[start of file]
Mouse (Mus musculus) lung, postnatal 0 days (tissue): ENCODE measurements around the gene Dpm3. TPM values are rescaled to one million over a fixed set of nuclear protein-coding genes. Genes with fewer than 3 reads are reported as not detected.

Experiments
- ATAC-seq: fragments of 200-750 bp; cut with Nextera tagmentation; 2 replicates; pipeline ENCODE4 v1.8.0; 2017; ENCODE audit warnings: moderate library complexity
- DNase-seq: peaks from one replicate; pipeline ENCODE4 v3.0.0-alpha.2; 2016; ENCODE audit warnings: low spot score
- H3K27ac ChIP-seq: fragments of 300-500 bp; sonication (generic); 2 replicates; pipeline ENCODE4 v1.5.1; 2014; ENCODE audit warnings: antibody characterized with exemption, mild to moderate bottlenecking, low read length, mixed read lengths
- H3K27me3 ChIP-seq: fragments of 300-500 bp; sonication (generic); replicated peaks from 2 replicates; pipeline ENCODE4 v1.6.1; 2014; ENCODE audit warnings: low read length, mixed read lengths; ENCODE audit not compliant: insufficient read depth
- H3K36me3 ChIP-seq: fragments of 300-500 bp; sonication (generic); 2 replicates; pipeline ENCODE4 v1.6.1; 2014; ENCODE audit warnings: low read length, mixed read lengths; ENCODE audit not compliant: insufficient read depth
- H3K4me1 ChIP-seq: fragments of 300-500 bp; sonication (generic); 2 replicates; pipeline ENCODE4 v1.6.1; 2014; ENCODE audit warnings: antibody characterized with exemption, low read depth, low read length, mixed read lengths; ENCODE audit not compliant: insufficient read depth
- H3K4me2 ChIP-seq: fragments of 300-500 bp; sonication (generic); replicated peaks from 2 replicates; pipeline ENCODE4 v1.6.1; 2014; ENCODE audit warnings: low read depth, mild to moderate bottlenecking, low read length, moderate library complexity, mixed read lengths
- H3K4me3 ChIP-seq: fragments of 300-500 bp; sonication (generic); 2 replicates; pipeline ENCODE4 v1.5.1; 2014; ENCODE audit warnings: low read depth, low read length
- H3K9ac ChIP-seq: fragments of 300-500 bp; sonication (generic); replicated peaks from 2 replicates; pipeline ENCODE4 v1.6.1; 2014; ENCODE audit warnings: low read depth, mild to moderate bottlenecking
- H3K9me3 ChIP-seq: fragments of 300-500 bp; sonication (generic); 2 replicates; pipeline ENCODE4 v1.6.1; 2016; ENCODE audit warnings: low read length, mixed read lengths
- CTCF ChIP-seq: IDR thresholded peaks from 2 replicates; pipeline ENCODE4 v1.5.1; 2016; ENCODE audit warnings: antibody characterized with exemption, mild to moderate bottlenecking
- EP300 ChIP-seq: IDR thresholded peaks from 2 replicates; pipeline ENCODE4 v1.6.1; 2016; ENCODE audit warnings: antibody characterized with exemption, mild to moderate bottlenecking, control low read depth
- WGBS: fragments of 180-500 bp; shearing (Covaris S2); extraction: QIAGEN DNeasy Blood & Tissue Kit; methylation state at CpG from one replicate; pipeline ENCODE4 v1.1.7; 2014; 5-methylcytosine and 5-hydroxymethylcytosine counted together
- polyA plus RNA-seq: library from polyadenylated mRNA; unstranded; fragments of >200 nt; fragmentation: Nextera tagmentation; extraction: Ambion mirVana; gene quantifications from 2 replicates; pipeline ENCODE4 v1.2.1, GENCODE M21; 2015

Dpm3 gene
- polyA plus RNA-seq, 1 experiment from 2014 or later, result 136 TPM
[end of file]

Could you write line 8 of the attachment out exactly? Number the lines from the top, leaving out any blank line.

- H3K4me1 ChIP-seq: fragments of 300-500 bp; sonication (generic); 2 replicates; pipeline ENCODE4 v1.6.1; 2014; ENCODE audit warnings: antibody characterized with exemption, low read depth, low read length, mixed read lengths; ENCODE audit not compliant: insufficient read depth